Does this mean the ultra direct approach with bad news a la Moneyball? Partially.
But it also means focusing on what’s next and where you’re going and how you’re going to get there.
I’ve found the best way to handle sharing tough news is by framing as follows:
Start with a clear and honest explanation of the problems you’re facing
Transition to your ultimate Vision for your team and how these problems change that (if at all)
Explain how you’re going to make the Vision a reality. Sometimes you just need the first step and sometimes you need to explain more thoroughly the way.
Doing this sucks, but it’s how you protect your team. The counterintuitive trick is to realize that most of the time the best way to protect your team is by fortifying their internal strength rather than actually blocking/safeguarding them from some external thing like budget cuts or politics (although this definitely also happens, especially if you’re a small team in a large organization).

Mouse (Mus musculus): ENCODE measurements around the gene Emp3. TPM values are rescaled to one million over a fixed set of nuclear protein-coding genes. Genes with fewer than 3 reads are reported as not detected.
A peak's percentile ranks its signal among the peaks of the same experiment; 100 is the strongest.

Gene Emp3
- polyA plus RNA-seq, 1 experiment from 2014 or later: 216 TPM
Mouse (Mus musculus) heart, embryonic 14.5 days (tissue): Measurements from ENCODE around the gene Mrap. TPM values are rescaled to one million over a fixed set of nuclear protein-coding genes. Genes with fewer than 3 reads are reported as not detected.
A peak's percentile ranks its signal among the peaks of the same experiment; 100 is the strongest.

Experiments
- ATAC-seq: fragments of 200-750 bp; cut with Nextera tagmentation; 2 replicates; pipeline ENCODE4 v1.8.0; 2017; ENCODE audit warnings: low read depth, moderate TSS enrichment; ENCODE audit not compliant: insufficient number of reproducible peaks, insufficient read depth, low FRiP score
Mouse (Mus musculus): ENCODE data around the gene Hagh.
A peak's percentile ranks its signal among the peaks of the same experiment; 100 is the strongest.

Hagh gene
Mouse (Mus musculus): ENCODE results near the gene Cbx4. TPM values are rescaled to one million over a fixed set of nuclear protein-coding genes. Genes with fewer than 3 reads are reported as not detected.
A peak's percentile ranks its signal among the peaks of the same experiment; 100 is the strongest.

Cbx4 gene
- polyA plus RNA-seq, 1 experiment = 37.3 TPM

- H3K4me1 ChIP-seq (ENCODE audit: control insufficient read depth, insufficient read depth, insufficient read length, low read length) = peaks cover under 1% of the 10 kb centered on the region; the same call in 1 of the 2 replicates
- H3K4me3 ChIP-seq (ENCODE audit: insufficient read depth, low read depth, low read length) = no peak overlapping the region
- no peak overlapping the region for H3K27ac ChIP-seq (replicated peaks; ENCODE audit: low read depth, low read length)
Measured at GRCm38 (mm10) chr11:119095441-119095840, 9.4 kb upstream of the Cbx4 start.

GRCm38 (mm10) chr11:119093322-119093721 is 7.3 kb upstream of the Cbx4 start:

Check out Winston Churchill’s first speech to the House of Commons (text here) in May 1940 as Hitler had just invaded Belgium, Luxembourg and the Netherland and the Fall of France (a British ally) seemed a likely outcome. It has all these elements and is staggering to listen to in the context of an existential threat to their country. Delivering bad news sucks, but we’ll probably never have to deliver news as bad as this so that’s something to think about!
Telling the truth is a way to strengthen your team’s resolve because each crisis (or victory for that matter) is actually another opportunity to re-inspire your team about The Vision. Framed correctly, you’ll improve your team’s cohesion and willingness to build together in ways that founders that lie or avoiding sharing crucial information in the name of “protection” can’t compete with because, much like time, legitimacy is one of the few finite resources. Lies and lies by omission undermine and erode legitimacy. Plain and simple.